One of the big questions surrounding full-electric vehicles is what to do with the batteries after they've exceeded their in-vehicle life. Well, Nissan's partnered with Sumitomo in a plan to resell the Nissan Leaf's batteries for residential and commercial uses.


The Nissan Leaf will be equipped with a 24kWh Lithium Ion battery manufactured by NEC and, over time, the performance of the battery will decline. This is the nature of batteries. When the battery's capacity reaches 80% of it's original, it'll need to be replaced. Instead of just chucking the battery and all its baked-in manufacturing, labor, research, and material costs, Nissan will instead resell them through Sumitomo. The batteries aren't after all bad, just have a reduced capacity making them no longer suitable for road use. The batteries will be sold for industrial storage or home use with an envisioned market of up to 50,000 batteries a year by 2020.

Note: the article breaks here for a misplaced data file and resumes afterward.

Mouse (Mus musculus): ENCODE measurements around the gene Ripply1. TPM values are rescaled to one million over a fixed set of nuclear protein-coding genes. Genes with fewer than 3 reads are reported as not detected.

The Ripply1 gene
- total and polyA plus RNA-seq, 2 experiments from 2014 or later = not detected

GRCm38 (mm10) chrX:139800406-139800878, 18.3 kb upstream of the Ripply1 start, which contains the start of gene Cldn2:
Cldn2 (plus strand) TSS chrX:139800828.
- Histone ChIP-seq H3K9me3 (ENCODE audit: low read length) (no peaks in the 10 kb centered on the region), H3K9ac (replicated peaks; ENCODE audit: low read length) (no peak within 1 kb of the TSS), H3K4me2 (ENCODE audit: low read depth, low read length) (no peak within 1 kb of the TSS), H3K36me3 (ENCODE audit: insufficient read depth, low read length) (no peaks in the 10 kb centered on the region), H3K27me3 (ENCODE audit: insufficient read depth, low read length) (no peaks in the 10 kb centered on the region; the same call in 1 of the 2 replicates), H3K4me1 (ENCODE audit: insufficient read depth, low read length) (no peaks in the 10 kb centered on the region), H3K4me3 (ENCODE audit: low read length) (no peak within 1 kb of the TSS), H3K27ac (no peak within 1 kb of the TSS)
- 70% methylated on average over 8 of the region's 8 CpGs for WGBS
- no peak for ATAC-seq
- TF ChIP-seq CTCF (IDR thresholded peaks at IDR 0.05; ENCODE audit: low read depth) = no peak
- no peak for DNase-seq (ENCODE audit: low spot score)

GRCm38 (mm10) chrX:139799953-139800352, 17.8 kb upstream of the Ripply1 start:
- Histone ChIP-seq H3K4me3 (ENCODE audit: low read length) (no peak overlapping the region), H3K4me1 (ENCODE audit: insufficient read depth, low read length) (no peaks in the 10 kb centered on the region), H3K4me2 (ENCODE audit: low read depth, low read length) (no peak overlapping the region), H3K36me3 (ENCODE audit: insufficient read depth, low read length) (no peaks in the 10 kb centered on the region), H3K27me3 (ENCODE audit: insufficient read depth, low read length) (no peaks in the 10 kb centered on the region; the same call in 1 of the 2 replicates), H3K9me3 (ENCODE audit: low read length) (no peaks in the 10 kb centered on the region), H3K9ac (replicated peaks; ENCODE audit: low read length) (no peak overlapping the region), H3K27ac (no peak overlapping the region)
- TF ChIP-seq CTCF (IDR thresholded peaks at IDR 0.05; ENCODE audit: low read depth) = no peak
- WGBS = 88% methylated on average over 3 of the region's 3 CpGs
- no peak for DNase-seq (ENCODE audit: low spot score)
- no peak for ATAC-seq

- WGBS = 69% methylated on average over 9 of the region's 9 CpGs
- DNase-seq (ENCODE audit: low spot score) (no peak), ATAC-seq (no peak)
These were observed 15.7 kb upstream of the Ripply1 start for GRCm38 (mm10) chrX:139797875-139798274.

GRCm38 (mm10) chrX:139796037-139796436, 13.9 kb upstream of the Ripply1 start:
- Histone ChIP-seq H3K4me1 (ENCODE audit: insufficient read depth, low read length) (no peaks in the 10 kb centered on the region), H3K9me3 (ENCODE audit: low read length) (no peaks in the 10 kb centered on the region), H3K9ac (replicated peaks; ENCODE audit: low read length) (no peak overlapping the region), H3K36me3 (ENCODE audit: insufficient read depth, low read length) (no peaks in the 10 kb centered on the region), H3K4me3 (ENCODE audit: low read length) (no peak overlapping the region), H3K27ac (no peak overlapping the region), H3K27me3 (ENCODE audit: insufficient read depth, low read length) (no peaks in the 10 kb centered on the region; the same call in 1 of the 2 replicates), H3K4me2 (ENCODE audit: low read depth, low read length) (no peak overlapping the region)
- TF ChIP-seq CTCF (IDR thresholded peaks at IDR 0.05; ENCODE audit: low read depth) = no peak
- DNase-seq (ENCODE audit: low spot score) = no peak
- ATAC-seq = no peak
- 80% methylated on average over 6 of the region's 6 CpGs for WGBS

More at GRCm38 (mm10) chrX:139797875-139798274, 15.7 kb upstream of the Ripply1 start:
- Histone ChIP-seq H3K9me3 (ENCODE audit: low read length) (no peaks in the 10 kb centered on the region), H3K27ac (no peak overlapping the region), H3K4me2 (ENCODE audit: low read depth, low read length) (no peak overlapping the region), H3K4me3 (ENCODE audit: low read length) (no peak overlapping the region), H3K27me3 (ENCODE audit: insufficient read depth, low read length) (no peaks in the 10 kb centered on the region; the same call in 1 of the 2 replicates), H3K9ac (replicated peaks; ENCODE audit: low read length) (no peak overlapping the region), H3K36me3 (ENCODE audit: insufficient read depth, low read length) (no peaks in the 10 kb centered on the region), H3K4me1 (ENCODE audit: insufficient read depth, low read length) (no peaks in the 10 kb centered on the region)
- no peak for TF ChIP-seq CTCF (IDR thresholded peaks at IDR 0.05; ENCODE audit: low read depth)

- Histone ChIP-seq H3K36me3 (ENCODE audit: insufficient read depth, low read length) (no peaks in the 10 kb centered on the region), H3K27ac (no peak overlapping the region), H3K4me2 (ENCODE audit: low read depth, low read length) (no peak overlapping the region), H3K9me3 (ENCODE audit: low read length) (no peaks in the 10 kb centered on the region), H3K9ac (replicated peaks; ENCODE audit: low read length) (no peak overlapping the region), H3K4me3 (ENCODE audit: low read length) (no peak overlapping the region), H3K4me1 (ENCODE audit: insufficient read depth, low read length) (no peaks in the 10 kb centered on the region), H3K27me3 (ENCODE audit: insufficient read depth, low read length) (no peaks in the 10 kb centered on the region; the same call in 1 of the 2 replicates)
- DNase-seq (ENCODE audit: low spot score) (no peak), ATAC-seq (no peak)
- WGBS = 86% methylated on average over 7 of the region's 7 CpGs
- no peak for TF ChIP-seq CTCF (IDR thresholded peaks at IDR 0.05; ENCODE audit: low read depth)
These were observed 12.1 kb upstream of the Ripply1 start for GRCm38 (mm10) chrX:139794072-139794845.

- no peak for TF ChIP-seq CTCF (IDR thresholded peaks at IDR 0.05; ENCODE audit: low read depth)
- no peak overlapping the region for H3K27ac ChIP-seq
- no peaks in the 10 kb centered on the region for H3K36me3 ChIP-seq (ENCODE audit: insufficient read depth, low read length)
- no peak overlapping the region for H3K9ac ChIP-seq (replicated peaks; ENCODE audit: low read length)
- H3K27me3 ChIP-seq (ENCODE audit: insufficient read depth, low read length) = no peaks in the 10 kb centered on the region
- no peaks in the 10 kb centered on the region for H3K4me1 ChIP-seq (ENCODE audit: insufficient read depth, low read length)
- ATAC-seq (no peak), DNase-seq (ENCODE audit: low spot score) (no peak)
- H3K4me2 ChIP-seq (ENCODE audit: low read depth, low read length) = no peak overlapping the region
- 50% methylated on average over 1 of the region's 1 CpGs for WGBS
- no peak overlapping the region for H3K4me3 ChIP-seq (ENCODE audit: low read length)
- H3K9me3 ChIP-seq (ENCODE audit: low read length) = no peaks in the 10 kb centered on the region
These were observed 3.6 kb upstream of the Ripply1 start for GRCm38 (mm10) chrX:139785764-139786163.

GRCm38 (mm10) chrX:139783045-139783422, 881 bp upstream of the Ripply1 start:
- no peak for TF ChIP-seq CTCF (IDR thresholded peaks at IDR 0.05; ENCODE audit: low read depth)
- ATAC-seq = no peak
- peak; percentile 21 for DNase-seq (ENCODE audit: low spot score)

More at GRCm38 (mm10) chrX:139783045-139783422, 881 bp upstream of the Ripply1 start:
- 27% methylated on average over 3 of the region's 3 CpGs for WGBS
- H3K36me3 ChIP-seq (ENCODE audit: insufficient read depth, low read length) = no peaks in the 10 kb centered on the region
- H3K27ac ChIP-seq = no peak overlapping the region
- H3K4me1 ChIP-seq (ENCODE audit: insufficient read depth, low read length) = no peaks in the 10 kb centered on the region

The plan will also help to reduce the purchase and lease prices of the Nissan Leaf by offsetting the high additional cost of battery — a significant benefit considering the price of competitive all-electric cars is estimated at $7,000-$20,000 over a traditional vehicle. With Nissan aiming at an annual production of 200,000 Leafs by 2012, it's a good thing they're planning end of life for those batteries now. [Financial Times]

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